4 Mb plus. Although SymbMath is still being added to, it has generated
interest in the scientific sections of some overseas electronic bulletin
boards, being one of the most frequently downloaded programs at some
monitored sites".
___________________________________________________________________________
The <> journal on February 1992, page 76, said
"SymbMath, an expert system that solves mathematic problems in symbolic
formula or through numeric computation ... requires significantly less
RAM than most comparable software - 640 Kbytes, as opposed to as much as
4 Mbytes".
____________________________________________________________________________
The <> magazine on 1993
July, page 147, reviewed "SymbMath 2.0 is a symbolic calculator that can
manipulate complicated formulas and return answers in term of symbols. It
solves the same sort of problems as programs such as Mathematica and Maple
(and some that they can't), yet runs within 640K of RAM."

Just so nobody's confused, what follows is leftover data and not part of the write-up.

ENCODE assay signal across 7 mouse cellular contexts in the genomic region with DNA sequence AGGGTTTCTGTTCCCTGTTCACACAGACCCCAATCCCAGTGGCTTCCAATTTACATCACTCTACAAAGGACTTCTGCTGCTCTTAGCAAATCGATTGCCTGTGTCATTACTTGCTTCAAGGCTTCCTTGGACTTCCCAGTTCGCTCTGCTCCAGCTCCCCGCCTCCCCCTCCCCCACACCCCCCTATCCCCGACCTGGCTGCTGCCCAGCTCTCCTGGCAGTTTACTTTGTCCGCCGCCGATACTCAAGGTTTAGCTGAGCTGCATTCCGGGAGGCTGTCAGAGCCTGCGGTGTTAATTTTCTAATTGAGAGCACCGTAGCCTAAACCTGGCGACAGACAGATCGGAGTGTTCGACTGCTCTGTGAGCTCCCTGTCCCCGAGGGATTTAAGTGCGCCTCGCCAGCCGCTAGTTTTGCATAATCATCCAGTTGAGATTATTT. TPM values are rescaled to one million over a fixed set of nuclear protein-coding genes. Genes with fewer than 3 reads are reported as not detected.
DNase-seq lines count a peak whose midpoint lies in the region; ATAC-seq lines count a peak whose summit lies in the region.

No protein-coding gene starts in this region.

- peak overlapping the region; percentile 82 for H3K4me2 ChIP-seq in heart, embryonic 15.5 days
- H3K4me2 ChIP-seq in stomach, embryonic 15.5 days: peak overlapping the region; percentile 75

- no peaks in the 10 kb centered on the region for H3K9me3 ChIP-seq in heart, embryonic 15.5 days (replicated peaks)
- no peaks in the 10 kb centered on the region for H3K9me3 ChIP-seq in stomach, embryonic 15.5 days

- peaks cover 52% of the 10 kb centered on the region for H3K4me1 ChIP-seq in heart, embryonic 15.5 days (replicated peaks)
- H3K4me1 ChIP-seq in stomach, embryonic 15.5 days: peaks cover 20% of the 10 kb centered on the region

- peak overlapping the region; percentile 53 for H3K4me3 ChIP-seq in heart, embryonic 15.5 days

___________________________________________________________________________
<>, the June 1993 issue, page 281, reviewed SymbMath
as follows.
SUPPLIER: Public Domain and Shareware Library
PHONE: (0892) 663298
FOR: Powerful maths functions
Automatically learns from user input
Modest hardware requirements
AGAINST: Needs advanced maths knowledge
PCPLUS VALUE VERDICT: xxx
REQUIREMENTS:
MINIMUM HARDWARE: DRIVES: Hard disk, RAM: 640 Kb
* Mathematics whizzes should find a capable facility for
handling complex problems.
Symbmath, short for Symbolic Mathematics, is both an advanced
mathematical calculator and an expert system. Designed by Australian
Weiguang Huang for solving university and professional level symbolical
maths problems. will also perform exact numerical
computation. It's able to manipulate extremely complicated formulae,
returning answers in terms of symbols, formulae, or exact numbers as
required. The program can learn from your calculations, automatically
adding your problem-solving techniques to its repertoire: making it of
interest to artificial intelligence researchers as well as mathematicians,
particularly as you don't have to write any code.